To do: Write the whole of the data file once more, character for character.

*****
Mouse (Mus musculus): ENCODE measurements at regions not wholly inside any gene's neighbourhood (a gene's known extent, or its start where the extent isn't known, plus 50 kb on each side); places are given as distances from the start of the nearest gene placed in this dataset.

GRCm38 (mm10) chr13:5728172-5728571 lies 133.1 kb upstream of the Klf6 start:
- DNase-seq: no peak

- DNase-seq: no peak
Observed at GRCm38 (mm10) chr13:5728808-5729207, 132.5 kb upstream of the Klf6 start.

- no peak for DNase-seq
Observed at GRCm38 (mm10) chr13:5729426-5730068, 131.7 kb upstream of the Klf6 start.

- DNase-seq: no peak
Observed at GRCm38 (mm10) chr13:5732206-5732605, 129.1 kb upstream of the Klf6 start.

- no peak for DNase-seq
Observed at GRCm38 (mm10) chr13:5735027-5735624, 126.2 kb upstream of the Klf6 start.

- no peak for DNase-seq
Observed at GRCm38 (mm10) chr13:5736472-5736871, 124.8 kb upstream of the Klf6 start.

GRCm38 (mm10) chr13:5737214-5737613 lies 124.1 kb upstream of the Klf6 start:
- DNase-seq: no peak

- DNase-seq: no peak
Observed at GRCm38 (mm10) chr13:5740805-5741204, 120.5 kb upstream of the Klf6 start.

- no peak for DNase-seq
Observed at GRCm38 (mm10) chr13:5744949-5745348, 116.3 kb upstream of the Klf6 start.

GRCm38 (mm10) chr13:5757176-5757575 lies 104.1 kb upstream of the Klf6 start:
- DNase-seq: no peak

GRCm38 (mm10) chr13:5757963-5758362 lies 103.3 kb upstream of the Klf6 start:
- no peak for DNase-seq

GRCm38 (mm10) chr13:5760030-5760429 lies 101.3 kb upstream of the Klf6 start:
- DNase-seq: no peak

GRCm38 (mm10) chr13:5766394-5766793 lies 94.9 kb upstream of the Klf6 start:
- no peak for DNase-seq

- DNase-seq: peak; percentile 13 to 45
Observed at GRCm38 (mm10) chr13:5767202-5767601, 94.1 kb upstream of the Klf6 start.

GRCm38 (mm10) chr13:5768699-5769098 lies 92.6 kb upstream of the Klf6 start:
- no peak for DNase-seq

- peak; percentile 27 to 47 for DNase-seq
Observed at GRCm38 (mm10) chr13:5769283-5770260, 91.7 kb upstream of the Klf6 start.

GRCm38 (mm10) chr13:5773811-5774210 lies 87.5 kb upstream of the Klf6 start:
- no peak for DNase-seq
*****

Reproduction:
Mouse (Mus musculus): ENCODE measurements at regions not wholly inside any gene's neighbourhood (a gene's known extent, or its start where the extent isn't known, plus 50 kb on each side); places are given as distances from the start of the nearest gene placed in this dataset.

GRCm38 (mm10) chr13:5728172-5728571 lies 133.1 kb upstream of the Klf6 start:
- DNase-seq: no peak

- DNase-seq: no peak
Observed at GRCm38 (mm10) chr13:5728808-5729207, 132.5 kb upstream of the Klf6 start.

- no peak for DNase-seq
Observed at GRCm38 (mm10) chr13:5729426-5730068, 131.7 kb upstream of the Klf6 start.

- DNase-seq: no peak
Observed at GRCm38 (mm10) chr13:5732206-5732605, 129.1 kb upstream of the Klf6 start.

- no peak for DNase-seq
Observed at GRCm38 (mm10) chr13:5735027-5735624, 126.2 kb upstream of the Klf6 start.

- no peak for DNase-seq
Observed at GRCm38 (mm10) chr13:5736472-5736871, 124.8 kb upstream of the Klf6 start.

GRCm38 (mm10) chr13:5737214-5737613 lies 124.1 kb upstream of the Klf6 start:
- DNase-seq: no peak

- DNase-seq: no peak
Observed at GRCm38 (mm10) chr13:5740805-5741204, 120.5 kb upstream of the Klf6 start.

- no peak for DNase-seq
Observed at GRCm38 (mm10) chr13:5744949-5745348, 116.3 kb upstream of the Klf6 start.

GRCm38 (mm10) chr13:5757176-5757575 lies 104.1 kb upstream of the Klf6 start:
- DNase-seq: no peak

GRCm38 (mm10) chr13:5757963-5758362 lies 103.3 kb upstream of the Klf6 start:
- no peak for DNase-seq

GRCm38 (mm10) chr13:5760030-5760429 lies 101.3 kb upstream of the Klf6 start:
- DNase-seq: no peak

GRCm38 (mm10) chr13:5766394-5766793 lies 94.9 kb upstream of the Klf6 start:
- no peak for DNase-seq

- DNase-seq: peak; percentile 13 to 45
Observed at GRCm38 (mm10) chr13:5767202-5767601, 94.1 kb upstream of the Klf6 start.

GRCm38 (mm10) chr13:5768699-5769098 lies 92.6 kb upstream of the Klf6 start:
- no peak for DNase-seq

- peak; percentile 27 to 47 for DNase-seq
Observed at GRCm38 (mm10) chr13:5769283-5770260, 91.7 kb upstream of the Klf6 start.

GRCm38 (mm10) chr13:5773811-5774210 lies 87.5 kb upstream of the Klf6 start:
- no peak for DNase-seq